And that all goes back to Cloud, who called the team meeting along with Charles and is universally respected on the court and in the locker room. An All-Defensive Second Team selection in 2019, “she sees her identity first in defending another team’s really good player,” Thibault said before Thursday’s game. When she locks in on defense and pushes the pace for the Mystics on offense, “the rest of it falls into place.”
On Tuesday, Cloud surpassed 1,000 career points, all of them scored in a Mystics uniform, and had 11 points, eight assists, six steals and one block. Four of those steals came against Lynx starting guards Kayla McBride and Layshia Clarendon, who combined for 11 of Minnesota’s 21 turnovers.
“With her being a leader and our point guard, we kind of look for her to set the tone,” guard Shavonte Zellous said of Cloud before Thursday’s game. “… Obviously, we needed a win … so I think [on Tuesday] Tash just came in with a whole different mindset of, I’m going to lead the way and the team [will] follow.”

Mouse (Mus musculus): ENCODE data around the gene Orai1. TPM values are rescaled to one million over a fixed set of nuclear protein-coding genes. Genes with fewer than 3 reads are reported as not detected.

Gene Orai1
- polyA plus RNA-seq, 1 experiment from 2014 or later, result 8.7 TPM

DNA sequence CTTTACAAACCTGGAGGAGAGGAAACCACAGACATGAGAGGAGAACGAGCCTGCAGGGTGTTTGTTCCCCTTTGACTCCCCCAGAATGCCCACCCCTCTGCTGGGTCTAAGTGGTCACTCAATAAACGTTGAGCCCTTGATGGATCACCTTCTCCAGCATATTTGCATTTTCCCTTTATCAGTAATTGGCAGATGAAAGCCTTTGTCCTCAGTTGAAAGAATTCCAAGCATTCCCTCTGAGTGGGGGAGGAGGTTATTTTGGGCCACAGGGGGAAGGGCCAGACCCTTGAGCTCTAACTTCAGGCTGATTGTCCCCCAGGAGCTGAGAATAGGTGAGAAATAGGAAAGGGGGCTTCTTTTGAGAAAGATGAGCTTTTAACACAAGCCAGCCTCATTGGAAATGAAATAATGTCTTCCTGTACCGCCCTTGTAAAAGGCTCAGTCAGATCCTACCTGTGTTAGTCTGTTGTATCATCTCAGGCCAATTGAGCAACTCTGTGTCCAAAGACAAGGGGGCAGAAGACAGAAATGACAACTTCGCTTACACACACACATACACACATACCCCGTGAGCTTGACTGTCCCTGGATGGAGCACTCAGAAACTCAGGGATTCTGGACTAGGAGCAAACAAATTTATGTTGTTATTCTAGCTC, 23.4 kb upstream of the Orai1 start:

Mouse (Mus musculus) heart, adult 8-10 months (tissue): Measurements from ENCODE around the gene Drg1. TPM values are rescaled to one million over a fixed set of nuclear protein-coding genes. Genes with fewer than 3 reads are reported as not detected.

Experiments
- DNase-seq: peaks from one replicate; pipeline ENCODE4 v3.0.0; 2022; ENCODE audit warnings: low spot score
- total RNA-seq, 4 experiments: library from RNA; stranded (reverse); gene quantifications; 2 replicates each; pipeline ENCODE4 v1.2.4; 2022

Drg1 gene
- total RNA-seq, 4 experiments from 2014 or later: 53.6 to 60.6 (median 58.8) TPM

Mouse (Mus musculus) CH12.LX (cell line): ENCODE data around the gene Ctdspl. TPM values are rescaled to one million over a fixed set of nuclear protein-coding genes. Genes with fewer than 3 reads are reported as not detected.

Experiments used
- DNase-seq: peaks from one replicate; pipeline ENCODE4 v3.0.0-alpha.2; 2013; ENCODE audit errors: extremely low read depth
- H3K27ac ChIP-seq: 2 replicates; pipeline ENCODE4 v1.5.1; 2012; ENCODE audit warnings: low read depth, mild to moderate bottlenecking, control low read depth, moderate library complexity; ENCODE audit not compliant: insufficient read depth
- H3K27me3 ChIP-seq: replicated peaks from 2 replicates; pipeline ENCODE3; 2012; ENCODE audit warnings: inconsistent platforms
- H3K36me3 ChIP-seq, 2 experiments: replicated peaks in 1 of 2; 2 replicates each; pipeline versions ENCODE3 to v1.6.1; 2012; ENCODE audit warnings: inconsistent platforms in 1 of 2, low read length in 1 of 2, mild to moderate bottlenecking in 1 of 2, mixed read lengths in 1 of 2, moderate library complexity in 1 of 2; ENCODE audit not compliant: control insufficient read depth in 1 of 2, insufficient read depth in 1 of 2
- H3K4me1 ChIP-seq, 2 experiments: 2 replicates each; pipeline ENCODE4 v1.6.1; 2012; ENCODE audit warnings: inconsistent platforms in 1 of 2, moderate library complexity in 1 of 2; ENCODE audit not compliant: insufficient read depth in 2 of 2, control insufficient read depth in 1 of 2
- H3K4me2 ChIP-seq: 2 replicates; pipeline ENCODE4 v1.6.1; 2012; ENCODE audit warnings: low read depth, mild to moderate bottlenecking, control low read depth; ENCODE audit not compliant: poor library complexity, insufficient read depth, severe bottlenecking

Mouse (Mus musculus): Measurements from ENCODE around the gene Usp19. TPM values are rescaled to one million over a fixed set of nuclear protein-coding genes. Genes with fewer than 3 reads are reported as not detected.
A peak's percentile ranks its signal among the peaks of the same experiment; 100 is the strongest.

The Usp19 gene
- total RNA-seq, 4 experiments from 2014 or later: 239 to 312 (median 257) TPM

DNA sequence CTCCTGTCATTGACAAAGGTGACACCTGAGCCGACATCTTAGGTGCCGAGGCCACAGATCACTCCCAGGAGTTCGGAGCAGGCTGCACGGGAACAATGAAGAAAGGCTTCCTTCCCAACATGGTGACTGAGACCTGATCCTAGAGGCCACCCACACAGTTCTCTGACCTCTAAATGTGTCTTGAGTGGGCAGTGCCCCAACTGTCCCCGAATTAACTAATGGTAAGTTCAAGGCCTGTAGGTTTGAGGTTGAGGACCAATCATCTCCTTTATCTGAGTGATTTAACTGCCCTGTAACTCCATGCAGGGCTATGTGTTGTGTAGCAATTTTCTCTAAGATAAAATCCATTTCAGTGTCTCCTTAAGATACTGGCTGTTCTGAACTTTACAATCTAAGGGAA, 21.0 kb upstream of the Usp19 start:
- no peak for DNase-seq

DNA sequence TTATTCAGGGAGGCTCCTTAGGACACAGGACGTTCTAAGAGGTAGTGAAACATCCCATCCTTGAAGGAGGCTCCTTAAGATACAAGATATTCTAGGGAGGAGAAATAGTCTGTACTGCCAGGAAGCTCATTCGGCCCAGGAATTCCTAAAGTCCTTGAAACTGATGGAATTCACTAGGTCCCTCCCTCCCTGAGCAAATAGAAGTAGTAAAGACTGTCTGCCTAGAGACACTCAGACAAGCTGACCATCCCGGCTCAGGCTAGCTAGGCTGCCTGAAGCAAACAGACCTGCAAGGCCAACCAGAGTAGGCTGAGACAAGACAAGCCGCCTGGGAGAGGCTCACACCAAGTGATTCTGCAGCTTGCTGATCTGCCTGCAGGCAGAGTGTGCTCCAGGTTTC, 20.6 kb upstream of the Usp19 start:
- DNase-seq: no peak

Up next, the Mystics will see whether the adage “defense travels” holds up, as they play the Atlanta Dream and former Mystic Tianna Hawkins on the road and then again at home. Another former teammate, Aerial Powers, is now with the Lynx, giving the Mystics four straight games against players from their 2019 championship team.
So while matchups between players and their former teams aren’t exactly rare, in some cases, they just hit different. That was certainly the case with Toliver, who is a local, started on the Mystics’ first-ever championship team and is a WNBA legend.
As Atkins said on Thursday night, “It’s Kristi Toliver. I mean, we ain’t even gotta—you know, it’s Kristi Toliver.”
Written by Jenn Hatfield
Jenn Hatfield has been a contributor to The Next since December 2018 and is currently the site's managing editor, Washington Mystics beat reporter and Ivy League beat reporter. Her work has also appeared at FiveThirtyEight, Her Hoop Stats, FanSided, Power Plays and Princeton Alumni Weekly.